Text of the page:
Tickets to the gun show, or food

Published 9:08 am Thursday, March 8, 2012


WELLS — The 52nd annual Wells Gun Traders Show is set for this weekend at United South Central High School.

According to Wells Rifle & Pistol Club member Norbert Sonnek, the event is expected to bring in anywhere between 3,000 and 3,500 people.

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That’s about 1,000 more people than the entire Wells population.

The show, which has a $5 entry fee, has become a family affair that isn’t all about guns. Some vendors bring collectible items like knives and coins to sell, but the food is the show’s star.

Since the event starts at 8 a.m. both Saturday and Sunday and runs through lunchtime, the show offers both breakfast and lunch.

The show’s widely known beef commercials are what seem to drive people in because other gun shows either don’t offer a meal or else offer something very basic.

“It’s not brats that have been rolled in tinfoil for two days,” Jay Miller, kitchen manager said.

According to three women Sonnek ran into at Hart Brothers Weaponry in Albert Lea, it should be called a pie show because they go just for the selection of more than 200 homemade pies.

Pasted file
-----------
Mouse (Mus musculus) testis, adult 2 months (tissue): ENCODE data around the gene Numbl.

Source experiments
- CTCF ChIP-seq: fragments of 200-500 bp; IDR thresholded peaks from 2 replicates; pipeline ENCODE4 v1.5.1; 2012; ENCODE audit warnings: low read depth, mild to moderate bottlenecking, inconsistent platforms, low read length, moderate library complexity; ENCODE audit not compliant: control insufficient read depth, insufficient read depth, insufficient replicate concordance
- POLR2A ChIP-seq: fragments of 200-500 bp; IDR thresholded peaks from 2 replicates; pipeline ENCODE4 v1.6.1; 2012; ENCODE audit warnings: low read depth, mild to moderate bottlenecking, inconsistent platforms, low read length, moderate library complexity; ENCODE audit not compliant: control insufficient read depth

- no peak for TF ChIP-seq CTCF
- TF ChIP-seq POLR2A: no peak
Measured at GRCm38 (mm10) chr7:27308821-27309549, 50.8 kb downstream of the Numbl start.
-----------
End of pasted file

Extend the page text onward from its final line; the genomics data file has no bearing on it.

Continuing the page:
Sonnek said the last he counted it took 22 people to man the kitchen and just as fast as the food is up, it’s gone.

“If you come to the kitchen, you’ve got to stand in line to get in,” Miller said. “Or push, fight or holler.”

The gun show originally started because the Wells Rifle & Pistol Club needed a way to raise money. Now, after paying their own dues, any money left over is donated to Ducks Unlimited, Pheasants Forever and to the school’s band trips, athletics, yearbook, fine arts and post prom funds.

It was originally hosted in a community building and started off with eight tables of vendors. It has outgrown the building and has moved to the high school where 360 tables are set up with more than 40 people on a waiting list.

According to John Vee, another member, the square footage that the event takes up at the high school is equal to about three-quarters of a football field.

The show is at its capacity in the high school but has no plans of relocating.

Vee said every year there is a letter or two from someone in a different town offering to host the show, but he and the other members don’t believe there is anywhere larger to set up and they would like to keep it in Wells.

“We’re planning on at least another 48 years,” Vee said. “We might not be here, but hopefully someone will take it over.”

The club members said the show is a good way to educate the community about gun safety and also bring people to Wells.


Gunning for food

• 310 pounds beef
• 10 turkeys
• 40 pounds bacon
• 40 pounds pork sausage
• 50 dozen eggs
• 200 homemade pies
• 75 cases of pop